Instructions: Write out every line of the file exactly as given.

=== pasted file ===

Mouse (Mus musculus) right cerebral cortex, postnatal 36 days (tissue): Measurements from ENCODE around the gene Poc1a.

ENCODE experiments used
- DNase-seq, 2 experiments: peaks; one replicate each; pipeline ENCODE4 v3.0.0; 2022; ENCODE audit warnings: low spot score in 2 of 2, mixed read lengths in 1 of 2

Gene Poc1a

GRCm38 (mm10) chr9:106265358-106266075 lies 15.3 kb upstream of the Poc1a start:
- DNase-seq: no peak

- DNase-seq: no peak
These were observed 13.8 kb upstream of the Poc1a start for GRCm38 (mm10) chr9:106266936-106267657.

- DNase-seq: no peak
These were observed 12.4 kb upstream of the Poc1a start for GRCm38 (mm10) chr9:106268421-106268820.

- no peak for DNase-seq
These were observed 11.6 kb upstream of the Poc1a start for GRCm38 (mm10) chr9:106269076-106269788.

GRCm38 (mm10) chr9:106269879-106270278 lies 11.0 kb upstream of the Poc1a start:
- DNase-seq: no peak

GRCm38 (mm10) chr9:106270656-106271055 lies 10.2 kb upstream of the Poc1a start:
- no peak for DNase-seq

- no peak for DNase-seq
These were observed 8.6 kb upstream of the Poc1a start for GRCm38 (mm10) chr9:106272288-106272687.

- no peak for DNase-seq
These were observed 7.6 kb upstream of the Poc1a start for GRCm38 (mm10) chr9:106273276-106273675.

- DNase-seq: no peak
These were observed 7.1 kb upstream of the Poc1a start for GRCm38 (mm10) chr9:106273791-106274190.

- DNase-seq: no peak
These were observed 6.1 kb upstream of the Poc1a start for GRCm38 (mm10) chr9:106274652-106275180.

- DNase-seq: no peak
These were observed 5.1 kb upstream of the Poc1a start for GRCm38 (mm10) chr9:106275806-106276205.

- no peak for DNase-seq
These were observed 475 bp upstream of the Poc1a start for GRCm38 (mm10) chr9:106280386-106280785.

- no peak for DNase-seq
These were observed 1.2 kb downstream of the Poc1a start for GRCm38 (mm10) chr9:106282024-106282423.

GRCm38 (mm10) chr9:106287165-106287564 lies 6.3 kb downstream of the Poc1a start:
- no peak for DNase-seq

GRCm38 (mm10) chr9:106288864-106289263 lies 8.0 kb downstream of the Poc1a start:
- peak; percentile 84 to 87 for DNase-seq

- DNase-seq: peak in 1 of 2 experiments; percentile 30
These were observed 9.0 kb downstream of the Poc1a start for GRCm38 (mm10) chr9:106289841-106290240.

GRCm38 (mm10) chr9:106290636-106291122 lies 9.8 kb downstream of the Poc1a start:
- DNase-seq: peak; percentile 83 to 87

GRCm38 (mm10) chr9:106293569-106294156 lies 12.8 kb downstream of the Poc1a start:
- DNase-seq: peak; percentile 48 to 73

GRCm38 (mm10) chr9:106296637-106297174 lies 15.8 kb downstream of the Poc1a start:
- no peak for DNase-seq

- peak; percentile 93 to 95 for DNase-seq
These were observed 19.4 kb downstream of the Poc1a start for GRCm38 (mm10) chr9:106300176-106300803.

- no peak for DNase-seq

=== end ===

Mouse (Mus musculus) right cerebral cortex, postnatal 36 days (tissue): Measurements from ENCODE around the gene Poc1a.

ENCODE experiments used
- DNase-seq, 2 experiments: peaks; one replicate each; pipeline ENCODE4 v3.0.0; 2022; ENCODE audit warnings: low spot score in 2 of 2, mixed read lengths in 1 of 2

Gene Poc1a

GRCm38 (mm10) chr9:106265358-106266075 lies 15.3 kb upstream of the Poc1a start:
- DNase-seq: no peak

- DNase-seq: no peak
These were observed 13.8 kb upstream of the Poc1a start for GRCm38 (mm10) chr9:106266936-106267657.

- DNase-seq: no peak
These were observed 12.4 kb upstream of the Poc1a start for GRCm38 (mm10) chr9:106268421-106268820.

- no peak for DNase-seq
These were observed 11.6 kb upstream of the Poc1a start for GRCm38 (mm10) chr9:106269076-106269788.

GRCm38 (mm10) chr9:106269879-106270278 lies 11.0 kb upstream of the Poc1a start:
- DNase-seq: no peak

GRCm38 (mm10) chr9:106270656-106271055 lies 10.2 kb upstream of the Poc1a start:
- no peak for DNase-seq

- no peak for DNase-seq
These were observed 8.6 kb upstream of the Poc1a start for GRCm38 (mm10) chr9:106272288-106272687.

- no peak for DNase-seq
These were observed 7.6 kb upstream of the Poc1a start for GRCm38 (mm10) chr9:106273276-106273675.

- DNase-seq: no peak
These were observed 7.1 kb upstream of the Poc1a start for GRCm38 (mm10) chr9:106273791-106274190.

- DNase-seq: no peak
These were observed 6.1 kb upstream of the Poc1a start for GRCm38 (mm10) chr9:106274652-106275180.

- DNase-seq: no peak
These were observed 5.1 kb upstream of the Poc1a start for GRCm38 (mm10) chr9:106275806-106276205.

- no peak for DNase-seq
These were observed 475 bp upstream of the Poc1a start for GRCm38 (mm10) chr9:106280386-106280785.

- no peak for DNase-seq
These were observed 1.2 kb downstream of the Poc1a start for GRCm38 (mm10) chr9:106282024-106282423.

GRCm38 (mm10) chr9:106287165-106287564 lies 6.3 kb downstream of the Poc1a start:
- no peak for DNase-seq

GRCm38 (mm10) chr9:106288864-106289263 lies 8.0 kb downstream of the Poc1a start:
- peak; percentile 84 to 87 for DNase-seq

- DNase-seq: peak in 1 of 2 experiments; percentile 30
These were observed 9.0 kb downstream of the Poc1a start for GRCm38 (mm10) chr9:106289841-106290240.

GRCm38 (mm10) chr9:106290636-106291122 lies 9.8 kb downstream of the Poc1a start:
- DNase-seq: peak; percentile 83 to 87

GRCm38 (mm10) chr9:106293569-106294156 lies 12.8 kb downstream of the Poc1a start:
- DNase-seq: peak; percentile 48 to 73

GRCm38 (mm10) chr9:106296637-106297174 lies 15.8 kb downstream of the Poc1a start:
- no peak for DNase-seq

- peak; percentile 93 to 95 for DNase-seq
These were observed 19.4 kb downstream of the Poc1a start for GRCm38 (mm10) chr9:106300176-106300803.

- no peak for DNase-seq